6. It should be noted that it may arise where providing the information requested by the Data Subject would disclose Personal data about another individual and in such cases, information must be redacted or withheld a may be necessary or appropriate to protect that person’s rights.
  7. A search should be undertaken within CMS Chemstore Engineering Ltd no matter what the format and all data identified should be reviewed by the DPO.
  8. A final decision on disclosure/deletion of the requested information will be taken by the DPO, in conjunction with any other Director of CMS Chemstore Engineering Ltd where appropriate and as required.
  9. The extracted data is collated into an easily understood format and sent by registered post to the Data Subject.
  10. For DRDR the information is deleted from each of the systems on which it is located, including shredding of hardcopy documents. The IT administrator should be informed that the information should be fully deleted from the system.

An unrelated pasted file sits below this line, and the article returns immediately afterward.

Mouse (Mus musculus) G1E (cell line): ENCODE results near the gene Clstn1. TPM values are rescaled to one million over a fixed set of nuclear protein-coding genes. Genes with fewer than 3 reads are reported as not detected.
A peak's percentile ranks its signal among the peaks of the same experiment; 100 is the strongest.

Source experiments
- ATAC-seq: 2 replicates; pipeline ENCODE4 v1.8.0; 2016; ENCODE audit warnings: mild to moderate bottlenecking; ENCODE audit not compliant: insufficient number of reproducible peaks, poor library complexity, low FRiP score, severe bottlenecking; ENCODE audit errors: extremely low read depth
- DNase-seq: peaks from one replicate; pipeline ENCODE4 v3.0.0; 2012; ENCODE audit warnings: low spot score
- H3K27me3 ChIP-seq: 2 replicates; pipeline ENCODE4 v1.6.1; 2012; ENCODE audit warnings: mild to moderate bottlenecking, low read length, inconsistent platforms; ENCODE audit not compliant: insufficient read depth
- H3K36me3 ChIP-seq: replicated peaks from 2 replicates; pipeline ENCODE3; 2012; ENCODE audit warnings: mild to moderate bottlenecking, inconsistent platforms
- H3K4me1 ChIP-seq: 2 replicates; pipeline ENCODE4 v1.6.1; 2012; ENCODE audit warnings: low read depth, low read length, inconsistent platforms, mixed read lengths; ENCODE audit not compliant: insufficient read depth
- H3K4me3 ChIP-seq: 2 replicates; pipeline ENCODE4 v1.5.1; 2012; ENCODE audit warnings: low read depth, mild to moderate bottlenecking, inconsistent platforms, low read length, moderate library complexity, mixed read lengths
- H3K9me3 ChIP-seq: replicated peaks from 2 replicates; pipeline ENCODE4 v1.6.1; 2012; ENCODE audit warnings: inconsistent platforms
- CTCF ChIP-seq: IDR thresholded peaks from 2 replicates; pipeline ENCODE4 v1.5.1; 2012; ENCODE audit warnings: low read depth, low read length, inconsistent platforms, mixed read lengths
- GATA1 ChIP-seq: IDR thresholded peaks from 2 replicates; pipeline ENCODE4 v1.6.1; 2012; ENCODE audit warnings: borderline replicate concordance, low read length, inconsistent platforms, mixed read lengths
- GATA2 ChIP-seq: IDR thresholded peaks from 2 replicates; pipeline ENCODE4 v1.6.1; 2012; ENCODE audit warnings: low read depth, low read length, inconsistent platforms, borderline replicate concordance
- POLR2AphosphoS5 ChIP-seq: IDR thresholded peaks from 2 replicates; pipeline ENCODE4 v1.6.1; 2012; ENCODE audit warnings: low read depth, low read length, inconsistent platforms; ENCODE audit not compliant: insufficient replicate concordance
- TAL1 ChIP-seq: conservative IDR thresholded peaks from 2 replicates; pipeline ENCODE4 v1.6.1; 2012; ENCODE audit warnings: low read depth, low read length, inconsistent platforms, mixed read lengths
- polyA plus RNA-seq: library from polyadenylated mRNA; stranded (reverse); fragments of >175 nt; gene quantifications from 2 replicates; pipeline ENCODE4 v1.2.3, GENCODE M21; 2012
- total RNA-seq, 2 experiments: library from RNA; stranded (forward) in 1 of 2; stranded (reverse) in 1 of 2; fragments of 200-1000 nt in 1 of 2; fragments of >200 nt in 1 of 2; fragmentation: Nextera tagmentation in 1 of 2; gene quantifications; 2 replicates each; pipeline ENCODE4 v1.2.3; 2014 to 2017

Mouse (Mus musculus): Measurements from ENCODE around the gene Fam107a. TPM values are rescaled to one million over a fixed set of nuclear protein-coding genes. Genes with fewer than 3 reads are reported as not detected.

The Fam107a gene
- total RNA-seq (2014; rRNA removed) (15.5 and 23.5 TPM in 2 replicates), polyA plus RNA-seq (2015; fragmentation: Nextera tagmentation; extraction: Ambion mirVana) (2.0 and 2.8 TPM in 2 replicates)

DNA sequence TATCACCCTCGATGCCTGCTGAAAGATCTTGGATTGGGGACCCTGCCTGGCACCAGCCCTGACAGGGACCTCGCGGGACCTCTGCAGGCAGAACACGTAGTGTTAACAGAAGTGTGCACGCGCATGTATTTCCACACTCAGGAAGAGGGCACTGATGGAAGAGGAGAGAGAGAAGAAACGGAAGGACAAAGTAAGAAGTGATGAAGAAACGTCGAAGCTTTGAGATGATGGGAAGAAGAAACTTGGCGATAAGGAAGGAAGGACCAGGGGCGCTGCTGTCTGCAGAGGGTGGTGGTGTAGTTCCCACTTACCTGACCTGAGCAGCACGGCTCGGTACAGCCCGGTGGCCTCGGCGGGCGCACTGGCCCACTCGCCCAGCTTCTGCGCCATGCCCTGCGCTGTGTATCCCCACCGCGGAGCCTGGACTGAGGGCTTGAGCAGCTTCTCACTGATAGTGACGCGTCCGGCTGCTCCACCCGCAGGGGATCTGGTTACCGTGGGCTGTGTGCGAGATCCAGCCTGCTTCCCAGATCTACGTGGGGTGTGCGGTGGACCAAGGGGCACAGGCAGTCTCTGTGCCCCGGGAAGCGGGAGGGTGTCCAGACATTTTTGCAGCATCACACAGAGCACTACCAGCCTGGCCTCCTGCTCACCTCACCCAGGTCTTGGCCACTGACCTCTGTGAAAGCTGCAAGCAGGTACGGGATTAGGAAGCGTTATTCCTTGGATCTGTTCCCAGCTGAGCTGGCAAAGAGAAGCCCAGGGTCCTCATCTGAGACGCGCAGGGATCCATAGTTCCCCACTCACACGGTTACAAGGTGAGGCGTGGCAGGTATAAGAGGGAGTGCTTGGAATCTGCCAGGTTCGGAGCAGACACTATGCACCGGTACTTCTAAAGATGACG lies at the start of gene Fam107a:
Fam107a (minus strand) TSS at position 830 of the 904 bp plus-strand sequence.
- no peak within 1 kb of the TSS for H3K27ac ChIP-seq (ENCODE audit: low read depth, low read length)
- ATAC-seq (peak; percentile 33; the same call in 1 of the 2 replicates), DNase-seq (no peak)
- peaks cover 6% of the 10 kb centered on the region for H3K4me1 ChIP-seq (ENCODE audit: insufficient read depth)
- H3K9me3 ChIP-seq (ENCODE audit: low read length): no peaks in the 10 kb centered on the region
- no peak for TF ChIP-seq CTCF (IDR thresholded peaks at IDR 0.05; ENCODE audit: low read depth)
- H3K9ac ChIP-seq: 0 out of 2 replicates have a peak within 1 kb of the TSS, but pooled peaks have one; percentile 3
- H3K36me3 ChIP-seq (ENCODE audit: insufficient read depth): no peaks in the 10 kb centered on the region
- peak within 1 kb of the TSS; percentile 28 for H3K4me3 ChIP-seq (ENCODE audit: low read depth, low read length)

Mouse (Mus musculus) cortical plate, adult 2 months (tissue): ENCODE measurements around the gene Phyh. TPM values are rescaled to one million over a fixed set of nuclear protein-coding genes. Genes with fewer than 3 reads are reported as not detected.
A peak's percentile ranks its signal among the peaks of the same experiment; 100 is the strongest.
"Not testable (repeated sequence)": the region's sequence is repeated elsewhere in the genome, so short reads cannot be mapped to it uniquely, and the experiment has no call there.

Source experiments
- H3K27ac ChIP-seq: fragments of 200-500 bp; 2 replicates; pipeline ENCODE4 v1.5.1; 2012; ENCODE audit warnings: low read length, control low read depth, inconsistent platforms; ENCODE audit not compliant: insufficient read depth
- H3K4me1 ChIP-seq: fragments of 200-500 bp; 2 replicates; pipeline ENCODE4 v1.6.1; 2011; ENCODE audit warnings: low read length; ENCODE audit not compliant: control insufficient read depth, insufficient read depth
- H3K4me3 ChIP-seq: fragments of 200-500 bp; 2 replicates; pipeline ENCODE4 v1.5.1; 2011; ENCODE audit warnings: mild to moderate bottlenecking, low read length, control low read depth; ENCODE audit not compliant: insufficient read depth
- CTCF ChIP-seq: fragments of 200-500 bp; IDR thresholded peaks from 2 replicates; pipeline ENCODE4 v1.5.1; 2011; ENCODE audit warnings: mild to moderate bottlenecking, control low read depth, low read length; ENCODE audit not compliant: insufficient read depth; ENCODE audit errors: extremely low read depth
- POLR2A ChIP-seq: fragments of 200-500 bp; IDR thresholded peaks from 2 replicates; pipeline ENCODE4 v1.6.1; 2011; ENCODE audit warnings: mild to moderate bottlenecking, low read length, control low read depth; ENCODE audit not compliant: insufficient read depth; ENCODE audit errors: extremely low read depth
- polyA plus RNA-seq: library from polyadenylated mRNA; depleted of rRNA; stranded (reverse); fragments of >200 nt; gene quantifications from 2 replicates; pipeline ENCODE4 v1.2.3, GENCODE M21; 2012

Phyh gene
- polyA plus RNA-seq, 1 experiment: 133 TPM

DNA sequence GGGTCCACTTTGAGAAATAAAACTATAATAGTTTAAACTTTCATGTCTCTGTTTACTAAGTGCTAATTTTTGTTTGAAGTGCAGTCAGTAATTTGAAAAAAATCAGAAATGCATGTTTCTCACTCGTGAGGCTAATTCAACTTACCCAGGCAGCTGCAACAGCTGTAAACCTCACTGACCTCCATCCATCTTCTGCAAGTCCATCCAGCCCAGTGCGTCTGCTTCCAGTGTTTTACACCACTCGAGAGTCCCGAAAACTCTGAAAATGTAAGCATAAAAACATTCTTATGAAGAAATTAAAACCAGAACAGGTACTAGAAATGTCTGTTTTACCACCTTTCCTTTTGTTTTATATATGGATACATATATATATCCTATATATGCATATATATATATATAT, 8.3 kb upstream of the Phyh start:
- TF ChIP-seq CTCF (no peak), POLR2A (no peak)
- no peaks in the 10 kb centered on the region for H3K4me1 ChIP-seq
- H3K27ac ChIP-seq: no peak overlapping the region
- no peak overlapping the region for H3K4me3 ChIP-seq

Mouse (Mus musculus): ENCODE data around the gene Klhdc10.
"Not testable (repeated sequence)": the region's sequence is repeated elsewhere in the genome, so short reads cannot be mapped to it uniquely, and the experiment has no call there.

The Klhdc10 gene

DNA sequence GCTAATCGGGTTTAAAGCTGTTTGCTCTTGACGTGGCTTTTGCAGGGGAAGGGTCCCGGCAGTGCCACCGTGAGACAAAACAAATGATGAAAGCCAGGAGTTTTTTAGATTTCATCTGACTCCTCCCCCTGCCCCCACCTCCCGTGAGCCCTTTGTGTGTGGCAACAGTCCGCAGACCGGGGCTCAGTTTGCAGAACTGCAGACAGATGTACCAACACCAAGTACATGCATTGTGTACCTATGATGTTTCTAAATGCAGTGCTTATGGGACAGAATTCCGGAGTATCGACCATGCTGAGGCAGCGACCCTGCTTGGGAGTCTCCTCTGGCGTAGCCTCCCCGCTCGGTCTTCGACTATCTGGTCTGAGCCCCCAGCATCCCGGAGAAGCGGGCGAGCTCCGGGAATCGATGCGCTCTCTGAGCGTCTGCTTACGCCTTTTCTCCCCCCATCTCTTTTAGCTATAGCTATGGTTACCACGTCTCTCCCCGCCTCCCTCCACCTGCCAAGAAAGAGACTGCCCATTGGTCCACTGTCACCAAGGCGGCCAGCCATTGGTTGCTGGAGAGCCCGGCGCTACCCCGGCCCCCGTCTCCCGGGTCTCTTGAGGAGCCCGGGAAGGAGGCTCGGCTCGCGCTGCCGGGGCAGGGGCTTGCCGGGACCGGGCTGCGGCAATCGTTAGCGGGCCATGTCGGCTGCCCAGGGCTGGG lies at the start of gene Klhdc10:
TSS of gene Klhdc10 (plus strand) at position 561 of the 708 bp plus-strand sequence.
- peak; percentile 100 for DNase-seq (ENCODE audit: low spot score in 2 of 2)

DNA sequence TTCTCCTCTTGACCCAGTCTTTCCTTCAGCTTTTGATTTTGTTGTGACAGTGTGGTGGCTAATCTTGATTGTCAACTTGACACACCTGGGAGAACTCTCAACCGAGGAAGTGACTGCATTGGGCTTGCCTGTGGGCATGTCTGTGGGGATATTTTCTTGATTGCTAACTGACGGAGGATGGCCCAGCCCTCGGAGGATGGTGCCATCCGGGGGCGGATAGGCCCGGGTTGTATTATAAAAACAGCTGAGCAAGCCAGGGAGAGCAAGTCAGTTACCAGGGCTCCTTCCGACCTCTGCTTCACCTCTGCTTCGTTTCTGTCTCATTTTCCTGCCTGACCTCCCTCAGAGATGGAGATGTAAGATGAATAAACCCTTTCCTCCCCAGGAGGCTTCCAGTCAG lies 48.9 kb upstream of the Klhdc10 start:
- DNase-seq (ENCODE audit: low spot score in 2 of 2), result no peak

11. The DPO will keep copies of all DAR and DRDR requests on a registered file.

Data Protection Training

All CMS Chemstore Engineering Ltd employees that have access to Personal Data will have their responsibilities under this policy outlined to them as part of their staff induction training.

Further information and guidance can be obtained on the Data Protection Commissioner’s website www.dataprotection.ie.

Third-Party Processors

In the course of its role as Data Controller, CMS Chemstore Engineering Ltd engages a number of Data Processors to process Personal Data on its behalf. In each case, a formal, written contract is in place with the Processor, outlining their obligations in relation to the Personal Data, the specific purpose or purposes for which they are engaged, and the understanding that they will process the data in compliance with the Irish Data Protection legislation and the GDPR.

These Data Processors include:

–         Salesforce

–         FBS Business Systems

–         Pegasus Opera

–         TNT

–         O’Carroll Crane Hire & Haulage

–         Aqua Trans International Ltd.

–         Gore Transport

–         Expeditors

This list may be amended as required.

Sending Personal Data Outside the EEA

Personal data shall not be transferred to a country or territory outside the EEA unless that county or territory ensures an adequate level of protection for the rights and freedoms of data subjects in relation to the processing of personal data.